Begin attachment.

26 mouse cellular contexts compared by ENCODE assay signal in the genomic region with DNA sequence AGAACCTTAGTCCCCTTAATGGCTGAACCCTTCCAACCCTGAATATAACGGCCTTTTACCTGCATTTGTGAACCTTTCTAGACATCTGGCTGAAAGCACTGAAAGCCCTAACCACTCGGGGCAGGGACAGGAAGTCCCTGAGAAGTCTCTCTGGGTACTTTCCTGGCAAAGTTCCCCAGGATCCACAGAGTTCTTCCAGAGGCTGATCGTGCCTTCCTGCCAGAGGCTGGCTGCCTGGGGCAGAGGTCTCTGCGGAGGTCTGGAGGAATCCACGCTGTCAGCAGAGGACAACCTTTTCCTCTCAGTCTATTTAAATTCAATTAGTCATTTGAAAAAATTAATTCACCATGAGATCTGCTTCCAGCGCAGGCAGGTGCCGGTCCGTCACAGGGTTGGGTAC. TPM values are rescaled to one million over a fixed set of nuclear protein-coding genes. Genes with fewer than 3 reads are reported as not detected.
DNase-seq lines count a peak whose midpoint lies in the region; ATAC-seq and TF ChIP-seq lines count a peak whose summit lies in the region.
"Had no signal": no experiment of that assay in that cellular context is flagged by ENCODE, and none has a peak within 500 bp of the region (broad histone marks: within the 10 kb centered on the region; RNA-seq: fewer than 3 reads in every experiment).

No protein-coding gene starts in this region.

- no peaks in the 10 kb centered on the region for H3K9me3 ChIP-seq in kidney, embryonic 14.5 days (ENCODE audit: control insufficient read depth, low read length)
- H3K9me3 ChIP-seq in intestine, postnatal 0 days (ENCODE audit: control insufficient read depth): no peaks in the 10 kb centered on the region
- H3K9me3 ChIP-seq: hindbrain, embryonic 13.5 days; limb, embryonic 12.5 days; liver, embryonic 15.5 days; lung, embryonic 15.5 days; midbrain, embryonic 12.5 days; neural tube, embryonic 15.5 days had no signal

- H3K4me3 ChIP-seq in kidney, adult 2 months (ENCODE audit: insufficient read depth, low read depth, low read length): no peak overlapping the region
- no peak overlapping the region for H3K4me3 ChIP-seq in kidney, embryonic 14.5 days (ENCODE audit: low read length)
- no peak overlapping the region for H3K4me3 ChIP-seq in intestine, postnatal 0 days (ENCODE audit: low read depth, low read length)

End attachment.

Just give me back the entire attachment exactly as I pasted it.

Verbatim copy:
26 mouse cellular contexts compared by ENCODE assay signal in the genomic region with DNA sequence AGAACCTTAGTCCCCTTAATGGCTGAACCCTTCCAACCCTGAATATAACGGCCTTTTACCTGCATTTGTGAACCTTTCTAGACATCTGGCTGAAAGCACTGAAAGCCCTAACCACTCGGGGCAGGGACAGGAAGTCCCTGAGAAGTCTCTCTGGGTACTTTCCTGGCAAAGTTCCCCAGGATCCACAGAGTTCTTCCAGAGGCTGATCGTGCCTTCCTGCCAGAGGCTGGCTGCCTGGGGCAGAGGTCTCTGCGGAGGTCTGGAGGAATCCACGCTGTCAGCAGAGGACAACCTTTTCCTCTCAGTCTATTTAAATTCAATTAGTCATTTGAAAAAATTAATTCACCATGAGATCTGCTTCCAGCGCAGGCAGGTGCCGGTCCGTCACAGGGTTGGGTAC. TPM values are rescaled to one million over a fixed set of nuclear protein-coding genes. Genes with fewer than 3 reads are reported as not detected.
DNase-seq lines count a peak whose midpoint lies in the region; ATAC-seq and TF ChIP-seq lines count a peak whose summit lies in the region.
"Had no signal": no experiment of that assay in that cellular context is flagged by ENCODE, and none has a peak within 500 bp of the region (broad histone marks: within the 10 kb centered on the region; RNA-seq: fewer than 3 reads in every experiment).

No protein-coding gene starts in this region.

- no peaks in the 10 kb centered on the region for H3K9me3 ChIP-seq in kidney, embryonic 14.5 days (ENCODE audit: control insufficient read depth, low read length)
- H3K9me3 ChIP-seq in intestine, postnatal 0 days (ENCODE audit: control insufficient read depth): no peaks in the 10 kb centered on the region
- H3K9me3 ChIP-seq: hindbrain, embryonic 13.5 days; limb, embryonic 12.5 days; liver, embryonic 15.5 days; lung, embryonic 15.5 days; midbrain, embryonic 12.5 days; neural tube, embryonic 15.5 days had no signal

- H3K4me3 ChIP-seq in kidney, adult 2 months (ENCODE audit: insufficient read depth, low read depth, low read length): no peak overlapping the region
- no peak overlapping the region for H3K4me3 ChIP-seq in kidney, embryonic 14.5 days (ENCODE audit: low read length)
- no peak overlapping the region for H3K4me3 ChIP-seq in intestine, postnatal 0 days (ENCODE audit: low read depth, low read length)